Carnegie Mellon University

The Mechanics, Materials and Computing (MMC) focus area is a new discipline, blending the insightful modeling of a wide variety of physical phenomena with the development of appropriate computational methods. 

Many engineering decisions require a fundamental understanding of the mechanics of crystalline, granular and amorphous materials under both normal and extreme conditions, including:

  • The design and functionality of existing materials used in structural, energy, and sensing applications
  • The design of new materials providing targeted structural and electrical functionality
  • The design of earthquake-resilient structures and materials
  • The prediction of natural disasters like earthquakes and landslides
With mechanics, mathematics, and scientific computing at its foundation, MMC addresses the numerical simulation of solid and fluid mechanical and thermal phenomena. MMC also seeks to gain a better understanding and characterization of complex physical phenomena which are difficult, if not impossible, to study by alternative approaches.

The MMC group carries out world-class research and education focused on the scientific understanding and practical application of the emergent complex behavior of materials through computer simulation techniques. We use these techniques to analyze the deformation, flow and failure of natural and engineered materials with a view towards the optimal design of engineering systems. State of the art computing facilities support our activities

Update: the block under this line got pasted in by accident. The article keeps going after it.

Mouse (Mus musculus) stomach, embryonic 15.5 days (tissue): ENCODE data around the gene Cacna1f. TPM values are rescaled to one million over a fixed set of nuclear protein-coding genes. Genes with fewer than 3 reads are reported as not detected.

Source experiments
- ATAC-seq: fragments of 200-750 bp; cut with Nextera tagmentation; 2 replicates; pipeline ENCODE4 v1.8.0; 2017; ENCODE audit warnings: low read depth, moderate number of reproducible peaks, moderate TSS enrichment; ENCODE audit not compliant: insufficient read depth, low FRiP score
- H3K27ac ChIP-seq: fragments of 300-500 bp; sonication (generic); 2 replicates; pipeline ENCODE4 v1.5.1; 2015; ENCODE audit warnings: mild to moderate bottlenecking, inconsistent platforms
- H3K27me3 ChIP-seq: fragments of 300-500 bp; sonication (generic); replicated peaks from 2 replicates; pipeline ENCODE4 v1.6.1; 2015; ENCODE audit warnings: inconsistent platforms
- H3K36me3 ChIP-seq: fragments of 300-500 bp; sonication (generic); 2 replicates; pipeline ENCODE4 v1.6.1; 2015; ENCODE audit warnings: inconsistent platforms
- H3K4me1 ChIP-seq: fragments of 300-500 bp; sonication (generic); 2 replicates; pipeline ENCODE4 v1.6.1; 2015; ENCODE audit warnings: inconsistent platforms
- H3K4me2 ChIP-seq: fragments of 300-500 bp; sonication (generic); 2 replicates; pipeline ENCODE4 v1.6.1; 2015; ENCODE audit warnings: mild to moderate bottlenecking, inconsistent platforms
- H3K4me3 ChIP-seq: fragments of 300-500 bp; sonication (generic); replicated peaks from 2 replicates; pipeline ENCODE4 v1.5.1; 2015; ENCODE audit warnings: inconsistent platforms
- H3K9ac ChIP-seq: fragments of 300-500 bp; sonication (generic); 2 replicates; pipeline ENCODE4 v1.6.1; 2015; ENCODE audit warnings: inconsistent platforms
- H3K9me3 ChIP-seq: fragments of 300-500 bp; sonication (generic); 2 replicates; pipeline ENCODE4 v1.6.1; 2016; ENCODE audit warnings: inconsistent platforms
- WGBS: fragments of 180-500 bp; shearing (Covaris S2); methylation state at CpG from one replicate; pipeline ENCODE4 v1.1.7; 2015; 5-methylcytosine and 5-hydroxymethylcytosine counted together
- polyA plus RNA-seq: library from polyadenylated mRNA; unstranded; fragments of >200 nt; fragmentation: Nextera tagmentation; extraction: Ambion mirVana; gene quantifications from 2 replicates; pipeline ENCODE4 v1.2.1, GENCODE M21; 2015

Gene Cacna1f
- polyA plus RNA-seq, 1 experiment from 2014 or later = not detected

Explore examples of MMC research projects

Faculty Research Interests

  • Modeling and large-scale computer simulation
  • The mechanics of crystalline, granular and amorphous materials 
  • Dislocation mechanics
  • Phase transformations
  • Atomistic simulation
  • The electromechanics of ‘smart’ materials
  • The rheology of complex fluids
  • The mechanics of soft matter and
  • Engineering seismology and earthquake engineering

Trans-Disciplinary Team Investigates Topological Defects

Examples of line and interfacial defects in various material systems.

Amit Acharya is leading a multidisciplinary, university-spanning team in an NSF Grand Convergence Research project to unravel one of the most ubiquitous physical phenomena known to science.

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